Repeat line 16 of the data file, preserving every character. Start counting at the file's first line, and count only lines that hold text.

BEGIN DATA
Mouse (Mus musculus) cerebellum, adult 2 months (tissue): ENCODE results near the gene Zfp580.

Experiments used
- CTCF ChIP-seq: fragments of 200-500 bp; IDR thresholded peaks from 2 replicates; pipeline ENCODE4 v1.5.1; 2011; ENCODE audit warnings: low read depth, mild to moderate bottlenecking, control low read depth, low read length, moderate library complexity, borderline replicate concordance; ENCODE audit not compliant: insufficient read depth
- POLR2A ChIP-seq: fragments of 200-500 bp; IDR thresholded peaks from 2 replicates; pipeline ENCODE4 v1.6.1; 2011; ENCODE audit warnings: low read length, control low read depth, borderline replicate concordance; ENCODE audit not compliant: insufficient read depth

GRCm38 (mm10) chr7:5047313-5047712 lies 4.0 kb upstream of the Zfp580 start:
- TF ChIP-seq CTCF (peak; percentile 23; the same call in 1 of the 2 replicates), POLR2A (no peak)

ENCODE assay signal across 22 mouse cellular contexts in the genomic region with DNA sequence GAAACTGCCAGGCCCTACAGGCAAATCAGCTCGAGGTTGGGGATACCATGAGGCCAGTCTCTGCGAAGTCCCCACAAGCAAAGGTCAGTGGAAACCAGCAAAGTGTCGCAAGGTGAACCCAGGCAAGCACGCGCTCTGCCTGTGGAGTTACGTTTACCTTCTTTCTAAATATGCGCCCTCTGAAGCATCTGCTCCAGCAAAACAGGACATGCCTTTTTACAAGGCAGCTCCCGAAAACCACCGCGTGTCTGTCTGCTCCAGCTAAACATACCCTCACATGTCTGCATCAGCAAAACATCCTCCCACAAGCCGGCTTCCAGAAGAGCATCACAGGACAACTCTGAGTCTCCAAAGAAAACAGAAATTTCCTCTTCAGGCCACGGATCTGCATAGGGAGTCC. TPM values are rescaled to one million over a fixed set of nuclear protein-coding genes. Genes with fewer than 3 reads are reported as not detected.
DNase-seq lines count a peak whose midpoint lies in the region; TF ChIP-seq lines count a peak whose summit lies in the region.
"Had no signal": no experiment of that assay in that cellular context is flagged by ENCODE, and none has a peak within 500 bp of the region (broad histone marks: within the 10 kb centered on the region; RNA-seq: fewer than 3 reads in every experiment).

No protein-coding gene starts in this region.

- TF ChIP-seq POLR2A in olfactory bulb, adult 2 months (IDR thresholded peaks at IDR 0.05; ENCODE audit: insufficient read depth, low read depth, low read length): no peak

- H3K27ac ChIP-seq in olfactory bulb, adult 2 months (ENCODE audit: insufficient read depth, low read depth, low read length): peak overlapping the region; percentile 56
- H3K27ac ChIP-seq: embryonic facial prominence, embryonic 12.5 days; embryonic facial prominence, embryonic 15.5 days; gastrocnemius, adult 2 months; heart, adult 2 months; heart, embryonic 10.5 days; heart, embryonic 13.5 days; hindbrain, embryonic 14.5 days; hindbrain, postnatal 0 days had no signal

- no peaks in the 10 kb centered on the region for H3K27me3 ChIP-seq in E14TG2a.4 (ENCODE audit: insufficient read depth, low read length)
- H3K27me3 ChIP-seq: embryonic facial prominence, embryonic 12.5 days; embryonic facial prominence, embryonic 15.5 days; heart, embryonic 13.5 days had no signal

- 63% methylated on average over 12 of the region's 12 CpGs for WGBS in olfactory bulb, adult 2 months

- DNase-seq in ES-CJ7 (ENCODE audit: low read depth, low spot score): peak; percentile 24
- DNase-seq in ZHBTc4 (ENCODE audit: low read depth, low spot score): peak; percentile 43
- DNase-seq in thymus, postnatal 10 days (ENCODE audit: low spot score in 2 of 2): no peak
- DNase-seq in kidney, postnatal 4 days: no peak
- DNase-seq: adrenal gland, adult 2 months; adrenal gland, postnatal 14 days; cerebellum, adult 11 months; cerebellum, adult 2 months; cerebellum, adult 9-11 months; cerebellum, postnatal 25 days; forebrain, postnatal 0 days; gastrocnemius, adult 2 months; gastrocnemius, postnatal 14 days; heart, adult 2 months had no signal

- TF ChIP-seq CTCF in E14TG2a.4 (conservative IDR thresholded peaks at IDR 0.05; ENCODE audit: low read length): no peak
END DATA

- 63% methylated on average over 12 of the region's 12 CpGs for WGBS in olfactory bulb, adult 2 months